RW: Vince Mango, Seattle.  The Sailors sniper has proven to be a polarizing figure around the league, as his theatrical goal celebrations and loquaciousness with the press rub some traditionalist fans the wrong way.  But he’s attracted enough fans to squeak out a narrow victory in fan voting, garnering a few thousand more votes than Michigan’s Gordon Lunsford and Anchorage’s Nicklas Ericsson.  Mango is known for his scoring, and he has 16 tallies on the season, which places him among the Top 10 in the league.  Mango described the results as a “changing of the guard.”

 

Second Line

LW: Troy Chamberlain, SaskatchewanThe Shockers winger makes his second straight All-Star appearance.  Chamberlain continues to be the driving force behind Saskatchewan’s offense, leading the team in both goals (with 13) and points (29).  But he’s also not just a force on offense; he’s known around the league as a diligent and capable two-way player.  Although the Shockers have slipped back in the playoff race recently, Chamberlain’s play has been a key to their push to contend.

D: Wyatt Barnes, Saskatchewan. For the second season in a row, Chamberlain and Barnes represent the Shockers’ only All-Star representatives.  Barnes continues to emerge as one of the SHL’s top blueline talents.  His 21 assists are the most among Saskatchewan players, and he’s also managed to light the lamp four times.  In addition, he’s a rugged and hard-hitting defender who’s been nicknamed “Stonewall” by his teammates due to his ability to deny opposing skaters entry into the offensive zone.  He’s even in plus-minus rating this season, one of only three Saskatchewan players not in the negative.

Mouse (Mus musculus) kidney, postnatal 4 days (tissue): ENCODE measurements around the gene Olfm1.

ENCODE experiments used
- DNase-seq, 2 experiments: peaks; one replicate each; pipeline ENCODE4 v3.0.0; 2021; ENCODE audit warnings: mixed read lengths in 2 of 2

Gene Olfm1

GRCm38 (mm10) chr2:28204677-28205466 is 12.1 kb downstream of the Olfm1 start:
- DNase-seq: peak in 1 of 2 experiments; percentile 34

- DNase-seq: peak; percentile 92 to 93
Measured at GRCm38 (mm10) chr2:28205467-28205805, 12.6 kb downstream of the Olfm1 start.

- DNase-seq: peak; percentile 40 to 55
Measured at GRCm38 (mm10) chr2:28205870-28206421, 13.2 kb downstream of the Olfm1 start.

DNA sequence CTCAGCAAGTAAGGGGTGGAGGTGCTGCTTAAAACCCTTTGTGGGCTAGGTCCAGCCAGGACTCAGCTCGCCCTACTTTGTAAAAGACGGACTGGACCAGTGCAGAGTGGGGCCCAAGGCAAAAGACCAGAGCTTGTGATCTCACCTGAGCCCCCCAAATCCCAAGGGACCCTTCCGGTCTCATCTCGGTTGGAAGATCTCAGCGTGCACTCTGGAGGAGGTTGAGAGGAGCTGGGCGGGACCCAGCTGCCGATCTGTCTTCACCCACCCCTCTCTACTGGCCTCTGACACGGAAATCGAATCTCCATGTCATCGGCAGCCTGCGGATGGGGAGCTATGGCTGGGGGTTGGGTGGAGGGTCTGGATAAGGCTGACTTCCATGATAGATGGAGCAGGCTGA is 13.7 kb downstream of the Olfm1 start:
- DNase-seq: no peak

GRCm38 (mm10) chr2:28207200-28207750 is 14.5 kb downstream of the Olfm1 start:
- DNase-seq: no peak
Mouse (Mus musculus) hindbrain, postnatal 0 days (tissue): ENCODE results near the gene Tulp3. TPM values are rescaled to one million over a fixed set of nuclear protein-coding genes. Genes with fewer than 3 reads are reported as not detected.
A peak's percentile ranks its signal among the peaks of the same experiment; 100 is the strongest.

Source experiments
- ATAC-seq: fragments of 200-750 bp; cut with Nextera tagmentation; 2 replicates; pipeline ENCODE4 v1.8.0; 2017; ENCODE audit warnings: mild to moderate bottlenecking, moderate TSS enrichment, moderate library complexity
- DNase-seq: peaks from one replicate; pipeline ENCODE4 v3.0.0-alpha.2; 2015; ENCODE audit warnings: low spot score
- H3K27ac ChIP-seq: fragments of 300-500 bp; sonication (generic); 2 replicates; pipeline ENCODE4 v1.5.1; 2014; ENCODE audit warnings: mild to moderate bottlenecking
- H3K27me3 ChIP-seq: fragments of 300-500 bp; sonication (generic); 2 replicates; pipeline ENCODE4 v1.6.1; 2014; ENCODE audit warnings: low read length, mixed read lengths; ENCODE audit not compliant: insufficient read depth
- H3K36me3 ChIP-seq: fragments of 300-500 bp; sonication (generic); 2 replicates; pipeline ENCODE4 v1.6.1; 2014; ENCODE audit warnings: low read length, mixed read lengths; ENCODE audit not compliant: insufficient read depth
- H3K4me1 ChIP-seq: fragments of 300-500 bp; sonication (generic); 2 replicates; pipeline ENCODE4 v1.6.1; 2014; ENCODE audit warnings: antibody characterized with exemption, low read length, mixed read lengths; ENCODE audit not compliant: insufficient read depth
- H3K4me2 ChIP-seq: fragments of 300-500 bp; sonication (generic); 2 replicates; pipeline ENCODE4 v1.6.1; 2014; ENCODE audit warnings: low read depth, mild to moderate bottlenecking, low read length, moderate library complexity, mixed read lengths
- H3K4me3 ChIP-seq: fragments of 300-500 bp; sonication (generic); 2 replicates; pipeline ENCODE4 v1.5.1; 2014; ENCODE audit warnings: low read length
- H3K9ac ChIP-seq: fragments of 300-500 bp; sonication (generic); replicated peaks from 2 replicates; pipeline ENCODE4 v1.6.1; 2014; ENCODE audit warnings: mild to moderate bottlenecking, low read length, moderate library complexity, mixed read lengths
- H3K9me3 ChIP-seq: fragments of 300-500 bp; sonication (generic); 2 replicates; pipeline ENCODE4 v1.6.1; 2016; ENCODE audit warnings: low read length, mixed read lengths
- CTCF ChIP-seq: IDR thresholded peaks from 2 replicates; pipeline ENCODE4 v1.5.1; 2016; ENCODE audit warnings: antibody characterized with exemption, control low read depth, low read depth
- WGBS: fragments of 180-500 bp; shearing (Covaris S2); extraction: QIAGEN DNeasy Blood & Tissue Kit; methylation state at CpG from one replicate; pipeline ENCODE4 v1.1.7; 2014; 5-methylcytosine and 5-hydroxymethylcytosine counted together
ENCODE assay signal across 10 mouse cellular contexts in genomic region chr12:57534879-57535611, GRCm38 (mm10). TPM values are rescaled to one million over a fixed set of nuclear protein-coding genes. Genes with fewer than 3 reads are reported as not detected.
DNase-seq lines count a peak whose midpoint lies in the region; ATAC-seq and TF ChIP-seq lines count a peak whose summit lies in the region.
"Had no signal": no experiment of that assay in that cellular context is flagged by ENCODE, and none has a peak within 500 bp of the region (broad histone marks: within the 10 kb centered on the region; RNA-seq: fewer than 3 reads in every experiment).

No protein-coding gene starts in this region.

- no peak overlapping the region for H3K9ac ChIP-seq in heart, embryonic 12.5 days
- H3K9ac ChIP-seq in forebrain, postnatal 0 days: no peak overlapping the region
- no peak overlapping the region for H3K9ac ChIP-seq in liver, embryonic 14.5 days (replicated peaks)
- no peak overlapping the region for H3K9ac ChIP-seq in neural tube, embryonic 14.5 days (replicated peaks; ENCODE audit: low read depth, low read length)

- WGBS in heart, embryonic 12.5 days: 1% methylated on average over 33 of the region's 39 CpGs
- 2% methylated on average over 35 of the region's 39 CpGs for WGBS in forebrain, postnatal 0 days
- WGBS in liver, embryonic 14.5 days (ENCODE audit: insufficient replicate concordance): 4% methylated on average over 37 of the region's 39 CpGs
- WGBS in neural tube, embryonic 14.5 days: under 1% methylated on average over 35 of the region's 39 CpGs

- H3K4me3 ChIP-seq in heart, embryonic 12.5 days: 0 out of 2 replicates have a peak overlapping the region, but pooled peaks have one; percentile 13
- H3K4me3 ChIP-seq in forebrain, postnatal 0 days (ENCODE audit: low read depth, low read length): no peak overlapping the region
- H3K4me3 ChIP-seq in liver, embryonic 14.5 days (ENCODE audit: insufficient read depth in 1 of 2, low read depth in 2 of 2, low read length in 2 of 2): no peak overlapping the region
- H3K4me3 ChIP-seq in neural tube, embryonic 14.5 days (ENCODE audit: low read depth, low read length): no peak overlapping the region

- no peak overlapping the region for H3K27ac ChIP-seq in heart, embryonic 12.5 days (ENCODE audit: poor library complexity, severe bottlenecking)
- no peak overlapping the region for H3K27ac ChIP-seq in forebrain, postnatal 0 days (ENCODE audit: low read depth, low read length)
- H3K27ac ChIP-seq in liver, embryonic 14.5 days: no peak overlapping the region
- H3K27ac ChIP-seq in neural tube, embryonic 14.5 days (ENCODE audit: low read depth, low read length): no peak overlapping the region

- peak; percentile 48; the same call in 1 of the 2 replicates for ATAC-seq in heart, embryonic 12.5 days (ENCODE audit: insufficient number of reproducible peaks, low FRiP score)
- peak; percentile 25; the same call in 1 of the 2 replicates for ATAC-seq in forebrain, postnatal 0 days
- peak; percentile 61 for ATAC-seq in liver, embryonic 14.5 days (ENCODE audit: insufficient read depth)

C: Lars Karlsson, Dakota.  Karlsson is one of two Jackalopes players appearing in this year’s All-Star Game, although it’s hard to know how much longer he will remain in a Dakota uniform.  Karlsson’s contract is up at the end of the season, and he figures to be one of the most sought-after rentals, as the rebuilding ‘Lopes seem unlikely to resign him.  The veteran center has done a good job blocking out the distractions and is putting up a fine season, leading the team in both goals (15) and points (31).

D: Ted Keefe, Anchorage. The top two defensive pairings for the West look the same this year as last, as Castor turned to his veteran puck-moving stalwart to fill out the second pair.  Keefe turns 33 this season, but is playing like a man a decade younger.  He’s got the best offensive numbers among the Igloos’ defensive corps, with 8 goals and 19 assists on the season.  He’s a hard-checking defenseman who likes to scrap, and he’s one of the league’s best at steals and forcing turnovers as well.

RW: Nicklas Ericsson, Anchorage. As mentioned above, Ericsson narrowly missed being voted into a starting slot on the Western squad, and Castor had no hesitation about picking his own player to complete the second line. Despite having what for him is a bit of a down season (7 goals, 20 assists), Ericsson continues to be regarded as one of the league’s elite passers.  “He could fit a puck through the eye of a needle if he had to,” said Castor.

 

Third Line

LW: Pascal Royal, Kansas CityThe SHL requires that every team be represented on the All-Star teams, and Royal is the Smoke’s lone representative.  The 27-year-old winger has had something of a career resurgence in KC, and he leads the team in points (31) and assists (19).  The All-Star Game is something of a showcase for Royal, who seems a likely possibility to be moved at the trading deadline.